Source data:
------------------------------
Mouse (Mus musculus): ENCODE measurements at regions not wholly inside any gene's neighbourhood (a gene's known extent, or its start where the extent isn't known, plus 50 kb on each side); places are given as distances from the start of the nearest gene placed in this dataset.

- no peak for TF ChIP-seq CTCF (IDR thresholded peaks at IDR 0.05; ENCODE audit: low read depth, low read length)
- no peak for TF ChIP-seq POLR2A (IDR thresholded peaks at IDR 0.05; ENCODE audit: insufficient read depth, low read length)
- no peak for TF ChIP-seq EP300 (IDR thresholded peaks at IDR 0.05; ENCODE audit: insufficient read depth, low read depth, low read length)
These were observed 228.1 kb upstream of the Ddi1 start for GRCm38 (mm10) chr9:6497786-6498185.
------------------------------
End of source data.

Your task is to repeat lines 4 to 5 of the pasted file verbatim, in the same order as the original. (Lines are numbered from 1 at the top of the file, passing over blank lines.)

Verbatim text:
- no peak for TF ChIP-seq EP300 (IDR thresholded peaks at IDR 0.05; ENCODE audit: insufficient read depth, low read depth, low read length)
These were observed 228.1 kb upstream of the Ddi1 start for GRCm38 (mm10) chr9:6497786-6498185.